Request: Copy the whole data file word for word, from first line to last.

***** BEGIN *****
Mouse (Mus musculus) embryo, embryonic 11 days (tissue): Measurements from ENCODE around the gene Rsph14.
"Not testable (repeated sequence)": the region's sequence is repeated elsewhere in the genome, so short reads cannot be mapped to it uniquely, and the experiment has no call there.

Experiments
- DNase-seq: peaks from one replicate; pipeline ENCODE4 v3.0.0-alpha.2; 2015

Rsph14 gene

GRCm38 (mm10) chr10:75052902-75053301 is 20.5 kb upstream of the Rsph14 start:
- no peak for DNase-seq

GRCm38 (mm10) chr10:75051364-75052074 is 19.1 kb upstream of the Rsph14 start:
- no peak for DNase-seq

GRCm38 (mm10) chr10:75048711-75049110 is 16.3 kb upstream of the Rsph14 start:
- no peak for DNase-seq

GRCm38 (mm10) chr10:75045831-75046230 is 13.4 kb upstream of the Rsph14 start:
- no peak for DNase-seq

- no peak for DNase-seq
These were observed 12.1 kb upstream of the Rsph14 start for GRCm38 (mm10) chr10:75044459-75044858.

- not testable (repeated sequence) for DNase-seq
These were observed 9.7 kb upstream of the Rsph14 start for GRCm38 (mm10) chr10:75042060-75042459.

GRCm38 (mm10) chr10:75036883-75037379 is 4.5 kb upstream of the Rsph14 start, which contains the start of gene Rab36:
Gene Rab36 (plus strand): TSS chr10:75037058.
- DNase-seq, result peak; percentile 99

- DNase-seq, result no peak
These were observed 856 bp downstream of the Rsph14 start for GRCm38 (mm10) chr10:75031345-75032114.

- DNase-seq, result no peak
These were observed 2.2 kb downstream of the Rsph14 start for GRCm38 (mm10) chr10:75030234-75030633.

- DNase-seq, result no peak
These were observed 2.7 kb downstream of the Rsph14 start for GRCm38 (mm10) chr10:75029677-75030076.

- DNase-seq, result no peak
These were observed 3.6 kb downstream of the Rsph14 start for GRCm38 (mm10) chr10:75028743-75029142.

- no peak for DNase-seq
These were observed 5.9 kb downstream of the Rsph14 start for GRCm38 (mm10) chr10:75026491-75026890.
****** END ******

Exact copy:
Mouse (Mus musculus) embryo, embryonic 11 days (tissue): Measurements from ENCODE around the gene Rsph14.
"Not testable (repeated sequence)": the region's sequence is repeated elsewhere in the genome, so short reads cannot be mapped to it uniquely, and the experiment has no call there.

Experiments
- DNase-seq: peaks from one replicate; pipeline ENCODE4 v3.0.0-alpha.2; 2015

Rsph14 gene

GRCm38 (mm10) chr10:75052902-75053301 is 20.5 kb upstream of the Rsph14 start:
- no peak for DNase-seq

GRCm38 (mm10) chr10:75051364-75052074 is 19.1 kb upstream of the Rsph14 start:
- no peak for DNase-seq

GRCm38 (mm10) chr10:75048711-75049110 is 16.3 kb upstream of the Rsph14 start:
- no peak for DNase-seq

GRCm38 (mm10) chr10:75045831-75046230 is 13.4 kb upstream of the Rsph14 start:
- no peak for DNase-seq

- no peak for DNase-seq
These were observed 12.1 kb upstream of the Rsph14 start for GRCm38 (mm10) chr10:75044459-75044858.

- not testable (repeated sequence) for DNase-seq
These were observed 9.7 kb upstream of the Rsph14 start for GRCm38 (mm10) chr10:75042060-75042459.

GRCm38 (mm10) chr10:75036883-75037379 is 4.5 kb upstream of the Rsph14 start, which contains the start of gene Rab36:
Gene Rab36 (plus strand): TSS chr10:75037058.
- DNase-seq, result peak; percentile 99

- DNase-seq, result no peak
These were observed 856 bp downstream of the Rsph14 start for GRCm38 (mm10) chr10:75031345-75032114.

- DNase-seq, result no peak
These were observed 2.2 kb downstream of the Rsph14 start for GRCm38 (mm10) chr10:75030234-75030633.

- DNase-seq, result no peak
These were observed 2.7 kb downstream of the Rsph14 start for GRCm38 (mm10) chr10:75029677-75030076.

- DNase-seq, result no peak
These were observed 3.6 kb downstream of the Rsph14 start for GRCm38 (mm10) chr10:75028743-75029142.

- no peak for DNase-seq
These were observed 5.9 kb downstream of the Rsph14 start for GRCm38 (mm10) chr10:75026491-75026890.